Reflection on Topic 3: Learning in Communities

Joanne Kuai

The benefits of engaged pedagogy and learning in communities have been widely acknowledged, as human beings is a social person in a social world, and in relation to participation, the social and the individual constitutes each other (hooks, 2010; Wenger, 2010). In building a learning community, many aspects need to be taken into consideration, such as inclusivity, classroom ethics, and group dynamics in different stages of group development (Tuckman, 1965).

When I first started my postgraduate program as a master’s student in Denmark, the sheer amount of group work was overwhelming. In discussing this with locals, I was informed that group work is part of the culture in education. While it took me some time to get used to it, I came to appreciate group work for the opportunities to collaborate with people with different cultural backgrounds, expertise, and working habits. Learning, hence, does not solely come from books and lectures, but also from the process of collaborating, learning from fellow participants, and navigating through group dynamics, which is what we need to deal with in real-world scenarios. Drawing from my own experience as a student, my experiences as a teacher, and discussions with fellow educators, I find the 2*2 group formation a great technique and would like to implement it in my future teaching. A student can first pair up with someone they are familiar with and more comfortable working with and be mixed with another pair to add to challenges and also the novelty aspect of group work. Such as measure has been found to lead to more positive attitudes from the students and encourage learning (Mahenthiran & Rouse, 2000).

In addition, I find special attention to inclusivity to be crucial to setting the tone for the learning community to be built. Norm-critical pedagogy offers an important toolbox for addressing different forms of oppression and articulating ways to work against it, be it racism, classism, sexism, heterosexism, or other forms of oppression (Bromseth & Sörensdotter, 2014; Kumashiro, 2000). Adopting the practices of pronoun rounds, revising the syllabus to include accessibility and accommodation needs, and following the checklist for decolonizing the syllabus can be some of the first steps to establishing shared values and practices among participants and creating an inclusive atmosphere where everyone can feel welcomed and comfortable with sharing. This requires the teacher to constantly reflect on one’s positionality, actively change the curriculum, and rethink the foundations of our society, including the educational structures, as learning is the prosecution of social structure and of identity (Wenger, 2010; Wysong, 2020). Only when we’re attentive to such processes can we build learning communities that sustain pedagogical change.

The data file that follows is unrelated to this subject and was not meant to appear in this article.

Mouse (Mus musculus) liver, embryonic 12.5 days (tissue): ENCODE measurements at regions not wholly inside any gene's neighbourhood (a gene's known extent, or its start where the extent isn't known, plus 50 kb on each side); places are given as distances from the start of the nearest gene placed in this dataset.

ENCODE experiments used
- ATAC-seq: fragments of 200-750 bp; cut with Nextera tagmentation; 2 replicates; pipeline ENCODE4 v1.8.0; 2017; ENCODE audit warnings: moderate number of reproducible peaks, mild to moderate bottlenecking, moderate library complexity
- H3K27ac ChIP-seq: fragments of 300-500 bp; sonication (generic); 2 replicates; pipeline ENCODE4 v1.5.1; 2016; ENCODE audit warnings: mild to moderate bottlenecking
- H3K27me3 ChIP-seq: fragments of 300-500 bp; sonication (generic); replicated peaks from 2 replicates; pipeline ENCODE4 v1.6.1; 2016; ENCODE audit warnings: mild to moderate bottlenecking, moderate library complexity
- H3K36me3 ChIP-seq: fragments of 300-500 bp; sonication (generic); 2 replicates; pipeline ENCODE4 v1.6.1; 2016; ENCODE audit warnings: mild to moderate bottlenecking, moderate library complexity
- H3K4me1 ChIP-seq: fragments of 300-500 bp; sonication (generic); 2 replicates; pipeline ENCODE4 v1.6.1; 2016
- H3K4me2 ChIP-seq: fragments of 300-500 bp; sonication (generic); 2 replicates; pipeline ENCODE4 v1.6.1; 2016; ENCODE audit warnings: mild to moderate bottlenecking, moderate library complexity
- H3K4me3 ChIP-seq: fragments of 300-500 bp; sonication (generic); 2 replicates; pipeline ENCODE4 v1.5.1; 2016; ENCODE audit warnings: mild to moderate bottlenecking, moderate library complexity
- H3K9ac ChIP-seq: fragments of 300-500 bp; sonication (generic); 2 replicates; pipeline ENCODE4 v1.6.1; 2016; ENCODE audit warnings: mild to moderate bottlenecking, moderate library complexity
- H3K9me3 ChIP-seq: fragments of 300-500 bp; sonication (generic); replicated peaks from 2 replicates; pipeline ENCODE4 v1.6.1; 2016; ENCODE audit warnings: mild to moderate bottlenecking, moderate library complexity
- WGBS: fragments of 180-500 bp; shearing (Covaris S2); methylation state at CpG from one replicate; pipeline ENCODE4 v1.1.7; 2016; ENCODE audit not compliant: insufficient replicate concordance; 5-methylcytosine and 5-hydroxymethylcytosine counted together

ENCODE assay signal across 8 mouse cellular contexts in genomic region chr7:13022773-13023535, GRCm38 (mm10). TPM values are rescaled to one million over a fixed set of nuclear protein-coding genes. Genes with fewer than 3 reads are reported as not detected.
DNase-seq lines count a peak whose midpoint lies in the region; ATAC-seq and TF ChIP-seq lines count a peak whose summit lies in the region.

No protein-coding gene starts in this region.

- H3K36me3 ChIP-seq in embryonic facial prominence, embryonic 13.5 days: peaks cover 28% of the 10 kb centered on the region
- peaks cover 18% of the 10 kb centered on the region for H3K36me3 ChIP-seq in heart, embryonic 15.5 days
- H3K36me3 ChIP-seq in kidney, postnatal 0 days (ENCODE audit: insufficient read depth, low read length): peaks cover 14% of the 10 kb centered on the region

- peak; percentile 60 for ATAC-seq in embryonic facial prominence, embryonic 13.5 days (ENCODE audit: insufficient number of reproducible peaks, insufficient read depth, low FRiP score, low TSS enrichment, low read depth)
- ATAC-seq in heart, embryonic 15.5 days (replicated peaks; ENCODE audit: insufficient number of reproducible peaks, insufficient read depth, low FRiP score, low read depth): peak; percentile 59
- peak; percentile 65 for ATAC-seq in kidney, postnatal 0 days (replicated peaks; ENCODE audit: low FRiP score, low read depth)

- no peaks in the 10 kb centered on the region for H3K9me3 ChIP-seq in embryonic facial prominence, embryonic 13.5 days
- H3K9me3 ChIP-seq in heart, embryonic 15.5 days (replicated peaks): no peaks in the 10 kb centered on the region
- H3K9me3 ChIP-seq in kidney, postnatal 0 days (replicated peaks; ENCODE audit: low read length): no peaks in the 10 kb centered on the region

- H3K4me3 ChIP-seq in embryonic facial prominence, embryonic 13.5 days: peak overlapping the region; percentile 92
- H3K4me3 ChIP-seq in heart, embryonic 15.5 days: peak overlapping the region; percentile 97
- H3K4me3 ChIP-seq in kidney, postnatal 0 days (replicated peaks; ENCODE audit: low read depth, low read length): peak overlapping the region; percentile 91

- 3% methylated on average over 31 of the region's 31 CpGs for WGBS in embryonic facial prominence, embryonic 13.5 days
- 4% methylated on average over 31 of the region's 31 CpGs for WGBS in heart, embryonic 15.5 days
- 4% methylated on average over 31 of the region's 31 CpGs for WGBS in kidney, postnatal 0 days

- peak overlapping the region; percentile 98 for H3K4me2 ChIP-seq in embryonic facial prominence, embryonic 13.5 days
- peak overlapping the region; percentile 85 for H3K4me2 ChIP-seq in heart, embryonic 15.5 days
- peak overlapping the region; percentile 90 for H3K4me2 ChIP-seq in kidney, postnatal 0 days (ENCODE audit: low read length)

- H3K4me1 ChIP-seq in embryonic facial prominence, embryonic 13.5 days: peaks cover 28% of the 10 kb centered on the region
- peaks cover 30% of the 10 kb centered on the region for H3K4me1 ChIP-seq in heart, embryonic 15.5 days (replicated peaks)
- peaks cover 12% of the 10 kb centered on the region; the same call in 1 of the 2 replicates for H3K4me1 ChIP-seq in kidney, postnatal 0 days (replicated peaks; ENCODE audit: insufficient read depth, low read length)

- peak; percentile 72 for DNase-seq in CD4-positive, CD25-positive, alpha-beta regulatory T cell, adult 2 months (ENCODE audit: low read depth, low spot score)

Bromseth, J., & Sörensdotter, R. (2014). Norm-critical pedagogy. Gender Studies Education and Pedagogy, 24, 24–32.

hooks,  bell. (2010). Teaching critical thinking: Practical wisdom. Routledge.

Kumashiro, K. K. (2000). Toward a Theory of Anti-Oppressive Education. Review of Educational Research, 70(1), 25–53.

Mahenthiran, S., & Rouse, P. J. (2000). The impact of group selection on student performance and satisfaction. International Journal of Educational Management, 14(6), 255–265.

Tuckman, B. W. (1965). Developmental sequence in small groups. Psychological Bulletin, 63(6), 384.

Wenger, E. (2010). Communities of practice and social learning systems: The career of a concept. Social Learning Systems and Communities of Practice, 3, 179–198.

Wysong, L. (2020, December 6). WHAT WOULD IT MEAN TO “DECOLONIZE” THE CURRICULUM? Hindsights.




Building Critical Learning Communities